World Thinking Day
³Each year on February 22, girls participate in activities, games and projects with global themes to honor their sister Girl Guides and Girl Scouts in other countries.
There are LOTS of internet sites that can assist with your World Thinking Day plans. Iıve compiled a selection for you below along.
World Thinking Day Theme
³The theme for World Thinking Day 2009 is girls worldwide say we can stop the spread of AIDS, malaria and other diseases.² The following resources are available to assist girls in planning activities around this theme:
World Thinking Day Countries
³This year, girls voted and selected Costa Rica, Fiji, Ireland, Jordan and Kenya to represent the five regions of World Association of Girl Guides and Girl Scouts (WAGGGS)Western Hemisphere, Asia/Pacific, Europe, the Arab region and Africa. See the 2009 World Thinking Day Country Resources (pdf). World Thinking Day not only gives girls a chance to celebrate international friendships, but it is also a reminder that Girl Scouts of the USA is part of a global communityone of nearly 150 countries with Girl Guides and Girl Scouts.²
"World Thinking Day was first created in 1926 at the fourth Girl Guide/Girl Scout International Conference... Conference attendees decided that there should be a special day when Girl Scouts and Girl Guides all around the world think of each other and give thanks and appreciation to their sister Girl Scouts. The delegates chose February 22 as the date for Thinking Day because it was the mutual birthday of Lord Baden-Powell, founder of the Boy Scout movement, and his wife Olave, who served as World Chief Guide." (Read the last Thinking Day Message from Olave.)
out what Girl Guiding means
to girls in other countries, learn about the four World
Centers, and play the World
Centre Jeopardy game. Discover what we all have in common, our Symbols
of Unity (pdf), sing The
World Song (melody
MP3) and play the Word Wizardry Game (author unknown):
In most parts of the world
what we think of as Girl Scouts is called Girl Guides. Girls can change the
word ³Scout² into ³Guide² by playing the below game where one letter is changed
at a time to make words that fit the definitions.
SCOUT - Start
SHOUT - 1. To call loudly
SHOOT - 2. You could do this with a gun
SHOOK - 3. What did the wind do to the trees
SHOCK - 4. An electrical outlet can give you this
STOCK - 5. Buy this from a broker for an investment.
STICK - 6. A dry one is more useful for lighting a fire
SLICK - 7. Slippery
SLICE - 8. A piece of cake, perhaps
SLIDE - 9. The best ones are tall and splash you into the water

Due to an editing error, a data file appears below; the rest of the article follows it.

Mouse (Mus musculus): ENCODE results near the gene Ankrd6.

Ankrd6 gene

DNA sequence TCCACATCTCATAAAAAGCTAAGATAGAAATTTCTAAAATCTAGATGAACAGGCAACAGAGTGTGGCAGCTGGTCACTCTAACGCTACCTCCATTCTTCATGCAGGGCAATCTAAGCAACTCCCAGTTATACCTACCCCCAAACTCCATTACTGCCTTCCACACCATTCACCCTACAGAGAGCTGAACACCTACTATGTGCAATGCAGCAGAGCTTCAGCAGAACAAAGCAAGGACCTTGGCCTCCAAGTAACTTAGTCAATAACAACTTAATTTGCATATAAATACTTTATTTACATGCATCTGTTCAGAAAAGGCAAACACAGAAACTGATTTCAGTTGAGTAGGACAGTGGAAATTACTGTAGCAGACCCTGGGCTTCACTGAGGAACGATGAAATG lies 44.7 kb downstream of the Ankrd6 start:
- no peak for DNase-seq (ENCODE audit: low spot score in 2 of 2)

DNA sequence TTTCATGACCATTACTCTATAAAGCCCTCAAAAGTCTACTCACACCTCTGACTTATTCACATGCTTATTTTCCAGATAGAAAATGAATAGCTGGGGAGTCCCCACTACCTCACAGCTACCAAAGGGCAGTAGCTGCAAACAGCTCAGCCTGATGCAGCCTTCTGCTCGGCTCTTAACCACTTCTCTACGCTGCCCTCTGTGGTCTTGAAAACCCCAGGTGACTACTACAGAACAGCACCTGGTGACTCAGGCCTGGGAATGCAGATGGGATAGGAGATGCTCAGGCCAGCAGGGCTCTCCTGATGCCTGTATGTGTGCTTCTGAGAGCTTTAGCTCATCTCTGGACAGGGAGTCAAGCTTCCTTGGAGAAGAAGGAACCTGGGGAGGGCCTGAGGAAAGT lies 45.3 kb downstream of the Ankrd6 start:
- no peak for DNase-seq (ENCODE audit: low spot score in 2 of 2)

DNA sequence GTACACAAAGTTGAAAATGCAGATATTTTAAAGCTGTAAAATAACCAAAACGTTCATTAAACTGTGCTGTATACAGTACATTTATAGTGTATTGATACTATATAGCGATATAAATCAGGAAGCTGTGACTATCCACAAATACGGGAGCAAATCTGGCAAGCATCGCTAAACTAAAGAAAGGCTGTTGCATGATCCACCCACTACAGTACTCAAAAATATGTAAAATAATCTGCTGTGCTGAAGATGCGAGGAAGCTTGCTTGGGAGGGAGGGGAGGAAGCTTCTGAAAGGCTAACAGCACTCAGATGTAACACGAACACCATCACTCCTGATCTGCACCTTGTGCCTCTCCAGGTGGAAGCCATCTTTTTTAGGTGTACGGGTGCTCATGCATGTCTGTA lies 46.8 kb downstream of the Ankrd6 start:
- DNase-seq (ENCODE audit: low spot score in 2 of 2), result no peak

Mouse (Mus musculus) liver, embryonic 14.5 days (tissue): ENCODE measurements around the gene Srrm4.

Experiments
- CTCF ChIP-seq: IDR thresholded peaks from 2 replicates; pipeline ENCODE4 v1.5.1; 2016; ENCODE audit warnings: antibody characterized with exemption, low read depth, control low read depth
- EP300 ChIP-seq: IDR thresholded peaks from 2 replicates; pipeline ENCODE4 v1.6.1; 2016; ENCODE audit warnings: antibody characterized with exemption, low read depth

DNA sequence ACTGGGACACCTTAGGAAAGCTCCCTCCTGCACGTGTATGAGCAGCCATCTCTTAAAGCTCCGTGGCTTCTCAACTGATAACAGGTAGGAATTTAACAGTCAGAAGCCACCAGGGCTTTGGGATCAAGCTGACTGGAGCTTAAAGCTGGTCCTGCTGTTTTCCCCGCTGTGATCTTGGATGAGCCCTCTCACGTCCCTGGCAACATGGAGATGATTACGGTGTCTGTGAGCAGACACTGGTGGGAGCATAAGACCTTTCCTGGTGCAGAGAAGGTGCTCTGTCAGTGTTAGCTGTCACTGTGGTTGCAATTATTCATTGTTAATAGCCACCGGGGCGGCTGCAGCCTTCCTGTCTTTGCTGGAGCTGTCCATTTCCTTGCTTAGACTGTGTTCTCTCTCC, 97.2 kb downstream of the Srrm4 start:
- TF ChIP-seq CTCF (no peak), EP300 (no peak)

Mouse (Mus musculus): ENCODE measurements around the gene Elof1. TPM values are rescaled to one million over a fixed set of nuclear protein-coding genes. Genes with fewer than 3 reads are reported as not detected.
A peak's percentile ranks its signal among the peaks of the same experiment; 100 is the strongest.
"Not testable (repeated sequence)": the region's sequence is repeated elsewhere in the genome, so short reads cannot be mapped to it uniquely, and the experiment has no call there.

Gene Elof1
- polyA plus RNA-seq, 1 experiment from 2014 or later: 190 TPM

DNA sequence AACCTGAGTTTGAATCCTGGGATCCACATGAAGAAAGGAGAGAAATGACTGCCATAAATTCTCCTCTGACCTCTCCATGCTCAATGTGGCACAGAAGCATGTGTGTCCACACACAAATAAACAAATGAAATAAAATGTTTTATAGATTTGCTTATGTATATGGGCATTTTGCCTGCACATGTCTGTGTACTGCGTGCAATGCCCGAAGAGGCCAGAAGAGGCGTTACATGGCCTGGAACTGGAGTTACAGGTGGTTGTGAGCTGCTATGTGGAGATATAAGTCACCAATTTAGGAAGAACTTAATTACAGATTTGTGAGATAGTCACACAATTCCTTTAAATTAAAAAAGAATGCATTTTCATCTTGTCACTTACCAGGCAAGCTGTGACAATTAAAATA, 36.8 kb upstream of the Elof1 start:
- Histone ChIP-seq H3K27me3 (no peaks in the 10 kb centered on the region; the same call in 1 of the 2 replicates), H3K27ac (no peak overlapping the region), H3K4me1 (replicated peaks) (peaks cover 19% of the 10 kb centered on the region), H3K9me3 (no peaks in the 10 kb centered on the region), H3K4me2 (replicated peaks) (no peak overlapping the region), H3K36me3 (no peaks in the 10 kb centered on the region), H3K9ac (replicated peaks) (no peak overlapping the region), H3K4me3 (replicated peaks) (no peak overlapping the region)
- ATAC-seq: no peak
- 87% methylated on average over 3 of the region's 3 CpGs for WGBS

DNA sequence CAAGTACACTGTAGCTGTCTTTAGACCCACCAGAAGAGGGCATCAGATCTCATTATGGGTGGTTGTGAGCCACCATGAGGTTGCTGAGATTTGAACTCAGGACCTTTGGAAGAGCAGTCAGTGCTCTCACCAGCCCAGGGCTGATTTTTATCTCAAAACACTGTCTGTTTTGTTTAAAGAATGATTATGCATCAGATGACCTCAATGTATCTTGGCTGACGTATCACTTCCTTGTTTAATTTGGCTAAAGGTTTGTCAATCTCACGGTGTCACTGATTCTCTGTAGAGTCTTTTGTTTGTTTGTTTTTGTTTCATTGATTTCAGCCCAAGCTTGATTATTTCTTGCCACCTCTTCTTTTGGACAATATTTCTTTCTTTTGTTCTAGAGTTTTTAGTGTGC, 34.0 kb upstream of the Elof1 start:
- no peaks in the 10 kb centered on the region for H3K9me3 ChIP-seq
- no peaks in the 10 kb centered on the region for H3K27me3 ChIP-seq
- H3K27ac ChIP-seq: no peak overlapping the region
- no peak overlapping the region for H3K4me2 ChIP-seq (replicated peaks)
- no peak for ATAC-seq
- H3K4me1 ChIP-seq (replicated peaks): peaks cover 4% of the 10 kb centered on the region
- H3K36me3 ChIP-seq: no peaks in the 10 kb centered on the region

GLIDE - 10. To move gracefully across the ice
GUIDE - Finish
World Thinking Day is a great time to present your girls with their World Badge, if you have not already done so. This pin is not an earned recognition - all Girl Scouts and Girl Guides may wear the World Badge (formally called the World Trefoil Pin and the World Association Pin) as a symbol of their membership in this international organization.
Plan a special ceremony, read the World Trefoil Pin poem, and sing The World Song (melody MP3). Print out a picture of the World Association Pin and the World Association Flag for the girls to color and learn what each part symbolizes. They might also enjoy playing World Flag Bingo, World Flag Cootie, or doing the World Flag Skit.
WAGGGS encourages girls to ³turn your fundraising thoughts into action, enabling the World Association to give educational and development opportunities to girls and young women like you in other countries.² WAGGGS provides a World Thinking Day Fundraising Guide to help your troop raise funds for this cause. Additional fundraising resources may be downloaded from the World Thinking Day Website including: stickers, leaflets, posters, and Coins With Care cards.
Girl Scout contributions through the GSUSA Juliette Low World Friendship Fund support this cause (38˘ of each $1 went to WAGGGS in 2007). Girls are ³encouraged to contribute one dollar to the Juliette Low World Friendship Fund on World Thinking Day. Each dollar helps make it possible for girls and young women in the United States to connect with their counterparts in other countries. Last year, nearly 200 Girl Scouts received travel scholarships to participate in international events.² Download JLWFF postcards (pdf) to assist with your collection. Your Girls might enjoy doing one of the Juliette Low Action Games or Thinking Day Audience Participation Skit to help them understand this program and the history of our organization.
Only a few councils (out of over 300) meet GSUSAıs fundraising challenge each year. Maybe youıd like to challenge your girls to locally beat GSUSAıs goal by publicizing the Juliette Low World Friendship Fund within your service unit. If your girls get really involved, you could make up some colorful World Friendship Knots to present to them (see details below), purchase Friendship Knot pins, or earn the Dimes For Daisy (pdf) patch from GS of Silver Sage Council in Idaho (contact them first for permission and ordering information).
More suggestions on how to encourage donations for this cause: